Marketable title is one of such character as should assure to the vendee the quiet and peaceful enjoyment of the property, which must be free from incumbrance. An incumbrance is anything that constitutes a burden upon the title, such as a right-of-way, a condition which may work a forfeiture of the estate, a right to take off timber, or a right of dower. A title may be regarded as "unmarketable" where a reasonably prudent man, familiar with the facts, would refuse to accept title in the ordinary course of business, and it is not necessary that the title actually be bad in order to render it unmarketable.
Buyers sought the return of their purchase money deposit from the seller for land burdened by easements that affected marketable title. The trial court granted summary judgment in favor of the purchasers and required the sellers to return a purchase money deposit. On appeal, the appellate court affirmed the trial court's decision. The sellers appealed the decision, arguing that the summary judgment was erroneous and that to uphold it would mean that no title subject to any incumbrance, including utility easements would be marketable, even if the purchasers agreed to purchase subject to certain easements.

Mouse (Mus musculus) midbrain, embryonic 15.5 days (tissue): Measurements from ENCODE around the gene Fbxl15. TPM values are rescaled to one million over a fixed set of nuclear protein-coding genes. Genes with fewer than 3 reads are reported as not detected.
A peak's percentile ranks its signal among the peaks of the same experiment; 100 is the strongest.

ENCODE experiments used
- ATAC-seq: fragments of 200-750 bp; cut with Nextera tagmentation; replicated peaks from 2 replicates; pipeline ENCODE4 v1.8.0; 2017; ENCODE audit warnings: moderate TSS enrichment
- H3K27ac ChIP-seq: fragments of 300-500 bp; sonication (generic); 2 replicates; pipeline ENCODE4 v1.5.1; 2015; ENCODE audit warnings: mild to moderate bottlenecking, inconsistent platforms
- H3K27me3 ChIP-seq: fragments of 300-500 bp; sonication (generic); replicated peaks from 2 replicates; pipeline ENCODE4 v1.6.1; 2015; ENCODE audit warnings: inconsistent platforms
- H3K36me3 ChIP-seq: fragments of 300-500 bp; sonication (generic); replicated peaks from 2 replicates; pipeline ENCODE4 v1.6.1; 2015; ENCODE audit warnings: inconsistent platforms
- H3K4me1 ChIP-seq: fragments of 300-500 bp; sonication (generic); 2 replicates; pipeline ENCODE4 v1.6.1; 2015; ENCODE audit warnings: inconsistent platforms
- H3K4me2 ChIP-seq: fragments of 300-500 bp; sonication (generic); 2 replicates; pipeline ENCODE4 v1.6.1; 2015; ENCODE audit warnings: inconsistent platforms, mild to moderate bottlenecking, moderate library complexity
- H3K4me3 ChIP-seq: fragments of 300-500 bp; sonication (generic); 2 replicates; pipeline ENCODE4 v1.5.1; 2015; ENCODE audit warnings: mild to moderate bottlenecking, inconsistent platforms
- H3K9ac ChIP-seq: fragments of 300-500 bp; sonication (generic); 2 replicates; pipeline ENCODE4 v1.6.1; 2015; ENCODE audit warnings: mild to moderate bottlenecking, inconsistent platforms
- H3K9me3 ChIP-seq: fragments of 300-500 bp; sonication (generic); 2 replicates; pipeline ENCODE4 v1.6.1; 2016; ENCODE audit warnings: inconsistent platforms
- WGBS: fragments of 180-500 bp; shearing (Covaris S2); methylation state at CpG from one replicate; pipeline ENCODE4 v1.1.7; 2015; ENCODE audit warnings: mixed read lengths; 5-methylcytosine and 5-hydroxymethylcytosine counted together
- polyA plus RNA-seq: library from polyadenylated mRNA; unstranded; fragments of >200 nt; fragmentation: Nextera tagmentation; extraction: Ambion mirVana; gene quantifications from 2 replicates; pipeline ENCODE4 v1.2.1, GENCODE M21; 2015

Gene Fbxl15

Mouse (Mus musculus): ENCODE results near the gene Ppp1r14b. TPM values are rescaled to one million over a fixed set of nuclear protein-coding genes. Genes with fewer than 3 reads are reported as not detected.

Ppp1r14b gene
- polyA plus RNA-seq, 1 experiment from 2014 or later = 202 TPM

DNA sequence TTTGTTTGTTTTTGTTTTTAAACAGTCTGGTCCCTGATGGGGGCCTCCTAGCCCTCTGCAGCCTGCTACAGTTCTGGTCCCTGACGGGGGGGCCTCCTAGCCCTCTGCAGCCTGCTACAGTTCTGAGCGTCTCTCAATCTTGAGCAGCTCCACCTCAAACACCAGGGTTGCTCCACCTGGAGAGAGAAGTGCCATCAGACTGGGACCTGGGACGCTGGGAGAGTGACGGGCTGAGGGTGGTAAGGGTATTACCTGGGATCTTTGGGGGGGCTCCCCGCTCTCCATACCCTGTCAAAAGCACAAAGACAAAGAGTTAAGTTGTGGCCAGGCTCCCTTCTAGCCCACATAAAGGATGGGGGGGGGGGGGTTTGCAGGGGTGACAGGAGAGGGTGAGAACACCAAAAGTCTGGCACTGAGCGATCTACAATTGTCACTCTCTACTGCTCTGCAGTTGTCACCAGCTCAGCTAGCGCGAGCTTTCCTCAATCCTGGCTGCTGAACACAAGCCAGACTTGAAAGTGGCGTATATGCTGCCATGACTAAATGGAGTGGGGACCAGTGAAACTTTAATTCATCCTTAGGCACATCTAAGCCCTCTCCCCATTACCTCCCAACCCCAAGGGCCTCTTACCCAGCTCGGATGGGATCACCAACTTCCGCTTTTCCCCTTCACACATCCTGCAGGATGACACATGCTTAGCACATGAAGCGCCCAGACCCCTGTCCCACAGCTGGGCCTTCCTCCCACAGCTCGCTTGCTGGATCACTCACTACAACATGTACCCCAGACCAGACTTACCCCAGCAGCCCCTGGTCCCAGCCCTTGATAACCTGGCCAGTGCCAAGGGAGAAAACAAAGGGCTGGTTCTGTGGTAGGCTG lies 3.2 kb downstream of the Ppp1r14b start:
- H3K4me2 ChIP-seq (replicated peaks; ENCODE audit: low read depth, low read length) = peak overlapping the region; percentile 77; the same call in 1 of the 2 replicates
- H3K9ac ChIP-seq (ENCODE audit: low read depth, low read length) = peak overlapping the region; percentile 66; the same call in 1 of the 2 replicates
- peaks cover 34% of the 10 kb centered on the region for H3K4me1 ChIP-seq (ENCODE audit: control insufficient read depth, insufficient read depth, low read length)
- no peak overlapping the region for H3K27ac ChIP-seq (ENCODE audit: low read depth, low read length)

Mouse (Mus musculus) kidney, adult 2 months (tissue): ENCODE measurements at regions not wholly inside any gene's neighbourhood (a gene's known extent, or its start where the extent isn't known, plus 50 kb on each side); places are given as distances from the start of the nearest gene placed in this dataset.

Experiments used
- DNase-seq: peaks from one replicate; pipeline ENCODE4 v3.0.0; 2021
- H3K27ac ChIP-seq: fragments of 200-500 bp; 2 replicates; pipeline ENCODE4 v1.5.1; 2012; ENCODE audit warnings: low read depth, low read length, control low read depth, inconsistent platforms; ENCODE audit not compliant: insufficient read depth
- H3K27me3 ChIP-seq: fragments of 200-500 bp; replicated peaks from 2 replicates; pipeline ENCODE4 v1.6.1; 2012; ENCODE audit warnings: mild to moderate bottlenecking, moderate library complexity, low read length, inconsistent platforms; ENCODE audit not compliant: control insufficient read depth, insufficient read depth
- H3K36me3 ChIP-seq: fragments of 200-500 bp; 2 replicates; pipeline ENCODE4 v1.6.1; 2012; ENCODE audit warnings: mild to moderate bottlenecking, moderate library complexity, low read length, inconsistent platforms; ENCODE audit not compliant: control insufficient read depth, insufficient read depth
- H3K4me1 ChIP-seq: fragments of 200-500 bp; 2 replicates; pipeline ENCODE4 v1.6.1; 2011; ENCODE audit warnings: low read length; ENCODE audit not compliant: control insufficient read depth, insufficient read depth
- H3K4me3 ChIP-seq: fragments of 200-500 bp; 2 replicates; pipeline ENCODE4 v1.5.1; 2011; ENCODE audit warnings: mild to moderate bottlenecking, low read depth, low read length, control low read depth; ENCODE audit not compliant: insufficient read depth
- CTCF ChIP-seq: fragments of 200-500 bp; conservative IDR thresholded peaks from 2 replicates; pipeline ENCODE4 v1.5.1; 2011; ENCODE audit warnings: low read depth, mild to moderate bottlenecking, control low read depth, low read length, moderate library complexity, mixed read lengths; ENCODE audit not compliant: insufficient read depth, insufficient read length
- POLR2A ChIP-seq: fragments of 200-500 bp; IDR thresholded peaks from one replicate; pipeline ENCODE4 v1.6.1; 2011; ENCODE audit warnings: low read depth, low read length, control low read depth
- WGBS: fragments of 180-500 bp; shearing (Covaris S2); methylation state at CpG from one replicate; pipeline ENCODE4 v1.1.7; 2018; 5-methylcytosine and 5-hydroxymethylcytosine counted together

Did the trial court err in ordering the return of the purchase money?
The court concluded that the purchasers were not required to accept land burdened by easements that affected marketable title. The court also noted that the provisions concerning marketable title and the purchase subject to the easement were conflicting and, in such a case, were properly construed against the sellers whose agent drew up the agreement.